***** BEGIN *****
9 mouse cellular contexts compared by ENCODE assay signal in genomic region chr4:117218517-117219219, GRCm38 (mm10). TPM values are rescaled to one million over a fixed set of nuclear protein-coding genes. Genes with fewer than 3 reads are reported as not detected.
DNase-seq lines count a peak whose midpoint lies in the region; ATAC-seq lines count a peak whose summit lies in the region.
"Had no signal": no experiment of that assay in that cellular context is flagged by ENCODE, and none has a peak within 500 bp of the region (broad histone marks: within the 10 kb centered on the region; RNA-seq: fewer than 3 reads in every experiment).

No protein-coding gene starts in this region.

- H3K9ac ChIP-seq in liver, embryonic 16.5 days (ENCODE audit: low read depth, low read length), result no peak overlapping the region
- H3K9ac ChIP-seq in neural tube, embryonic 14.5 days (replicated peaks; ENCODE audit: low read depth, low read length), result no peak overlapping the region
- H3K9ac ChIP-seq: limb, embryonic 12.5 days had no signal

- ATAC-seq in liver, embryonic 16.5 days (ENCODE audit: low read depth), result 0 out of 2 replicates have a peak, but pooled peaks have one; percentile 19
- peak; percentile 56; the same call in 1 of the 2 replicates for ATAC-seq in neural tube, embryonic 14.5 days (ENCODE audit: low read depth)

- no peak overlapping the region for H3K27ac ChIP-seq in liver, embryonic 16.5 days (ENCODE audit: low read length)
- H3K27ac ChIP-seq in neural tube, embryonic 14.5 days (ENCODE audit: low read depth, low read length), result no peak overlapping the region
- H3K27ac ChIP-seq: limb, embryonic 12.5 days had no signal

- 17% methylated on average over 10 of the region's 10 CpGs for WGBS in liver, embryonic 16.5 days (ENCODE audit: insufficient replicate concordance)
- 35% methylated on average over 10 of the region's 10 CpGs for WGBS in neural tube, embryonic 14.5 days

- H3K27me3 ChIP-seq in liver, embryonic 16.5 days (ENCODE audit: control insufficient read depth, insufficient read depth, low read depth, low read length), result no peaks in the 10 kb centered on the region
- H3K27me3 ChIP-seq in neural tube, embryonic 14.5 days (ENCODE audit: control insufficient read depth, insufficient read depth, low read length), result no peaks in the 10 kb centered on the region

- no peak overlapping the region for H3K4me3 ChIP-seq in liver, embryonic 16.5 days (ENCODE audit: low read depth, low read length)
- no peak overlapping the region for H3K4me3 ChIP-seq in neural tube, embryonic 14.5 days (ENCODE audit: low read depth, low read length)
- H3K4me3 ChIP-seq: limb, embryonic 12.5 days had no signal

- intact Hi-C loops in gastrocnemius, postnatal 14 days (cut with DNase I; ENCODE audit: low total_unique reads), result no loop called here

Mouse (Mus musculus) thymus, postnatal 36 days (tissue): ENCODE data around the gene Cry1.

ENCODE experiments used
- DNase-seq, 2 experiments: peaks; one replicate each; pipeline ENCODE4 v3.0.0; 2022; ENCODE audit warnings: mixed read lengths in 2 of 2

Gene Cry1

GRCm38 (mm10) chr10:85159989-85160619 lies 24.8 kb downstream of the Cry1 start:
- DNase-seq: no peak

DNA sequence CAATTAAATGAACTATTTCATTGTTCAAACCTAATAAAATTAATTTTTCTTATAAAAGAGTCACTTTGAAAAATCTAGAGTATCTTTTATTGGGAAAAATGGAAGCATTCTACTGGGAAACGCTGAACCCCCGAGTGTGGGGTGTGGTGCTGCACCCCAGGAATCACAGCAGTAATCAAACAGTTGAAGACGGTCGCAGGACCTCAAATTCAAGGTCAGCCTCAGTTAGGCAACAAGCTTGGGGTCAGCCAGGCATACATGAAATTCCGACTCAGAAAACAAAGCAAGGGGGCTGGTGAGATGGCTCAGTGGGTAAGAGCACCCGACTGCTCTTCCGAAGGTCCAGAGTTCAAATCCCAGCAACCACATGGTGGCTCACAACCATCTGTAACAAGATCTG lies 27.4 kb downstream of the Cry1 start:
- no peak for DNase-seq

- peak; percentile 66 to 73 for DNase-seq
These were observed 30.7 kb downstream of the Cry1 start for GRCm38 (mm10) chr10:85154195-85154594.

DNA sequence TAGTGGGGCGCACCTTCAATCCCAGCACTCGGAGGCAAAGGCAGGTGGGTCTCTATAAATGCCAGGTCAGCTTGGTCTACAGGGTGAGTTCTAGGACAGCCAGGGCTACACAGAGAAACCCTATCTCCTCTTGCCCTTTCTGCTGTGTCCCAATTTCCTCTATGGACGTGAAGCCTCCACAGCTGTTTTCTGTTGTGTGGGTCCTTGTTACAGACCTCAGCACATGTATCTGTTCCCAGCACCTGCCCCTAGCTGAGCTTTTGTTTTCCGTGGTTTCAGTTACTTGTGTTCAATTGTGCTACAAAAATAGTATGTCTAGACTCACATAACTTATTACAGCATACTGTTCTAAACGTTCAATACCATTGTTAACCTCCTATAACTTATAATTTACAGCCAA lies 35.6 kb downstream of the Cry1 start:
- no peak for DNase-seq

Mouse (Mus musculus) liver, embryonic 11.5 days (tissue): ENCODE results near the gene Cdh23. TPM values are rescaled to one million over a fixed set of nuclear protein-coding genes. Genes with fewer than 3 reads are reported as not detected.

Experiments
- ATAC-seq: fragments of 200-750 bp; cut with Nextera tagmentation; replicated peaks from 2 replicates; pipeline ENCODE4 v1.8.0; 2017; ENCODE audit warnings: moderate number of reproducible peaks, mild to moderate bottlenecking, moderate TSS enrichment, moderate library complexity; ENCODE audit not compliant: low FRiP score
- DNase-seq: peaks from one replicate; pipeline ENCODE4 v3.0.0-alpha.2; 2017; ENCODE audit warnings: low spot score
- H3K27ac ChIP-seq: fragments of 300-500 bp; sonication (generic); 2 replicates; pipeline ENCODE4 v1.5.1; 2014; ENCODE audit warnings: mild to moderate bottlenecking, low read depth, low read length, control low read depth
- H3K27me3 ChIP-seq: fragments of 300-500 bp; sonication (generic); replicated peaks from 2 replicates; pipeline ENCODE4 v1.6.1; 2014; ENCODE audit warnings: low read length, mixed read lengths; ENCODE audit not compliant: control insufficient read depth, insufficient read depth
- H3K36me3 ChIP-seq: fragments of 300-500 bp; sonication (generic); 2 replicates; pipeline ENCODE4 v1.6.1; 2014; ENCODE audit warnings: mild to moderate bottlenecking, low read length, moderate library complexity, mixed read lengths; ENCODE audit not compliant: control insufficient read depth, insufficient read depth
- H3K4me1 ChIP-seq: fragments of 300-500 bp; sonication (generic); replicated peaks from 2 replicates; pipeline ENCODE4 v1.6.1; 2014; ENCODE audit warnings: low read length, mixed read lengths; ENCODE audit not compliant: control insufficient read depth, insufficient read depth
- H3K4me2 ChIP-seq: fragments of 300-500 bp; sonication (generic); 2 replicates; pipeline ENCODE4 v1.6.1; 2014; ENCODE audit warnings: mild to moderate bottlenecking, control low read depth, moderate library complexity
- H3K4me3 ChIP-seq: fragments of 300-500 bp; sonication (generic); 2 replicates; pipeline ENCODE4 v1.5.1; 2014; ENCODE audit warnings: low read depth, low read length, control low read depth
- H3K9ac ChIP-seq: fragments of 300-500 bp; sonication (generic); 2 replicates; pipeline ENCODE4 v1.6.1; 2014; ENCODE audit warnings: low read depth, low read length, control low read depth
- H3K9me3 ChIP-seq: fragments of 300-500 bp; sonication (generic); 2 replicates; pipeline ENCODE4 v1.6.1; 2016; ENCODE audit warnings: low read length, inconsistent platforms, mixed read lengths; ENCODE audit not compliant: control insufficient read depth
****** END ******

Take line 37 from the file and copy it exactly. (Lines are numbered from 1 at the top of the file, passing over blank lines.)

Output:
- H3K27ac ChIP-seq: fragments of 300-500 bp; sonication (generic); 2 replicates; pipeline ENCODE4 v1.5.1; 2014; ENCODE audit warnings: mild to moderate bottlenecking, low read depth, low read length, control low read depth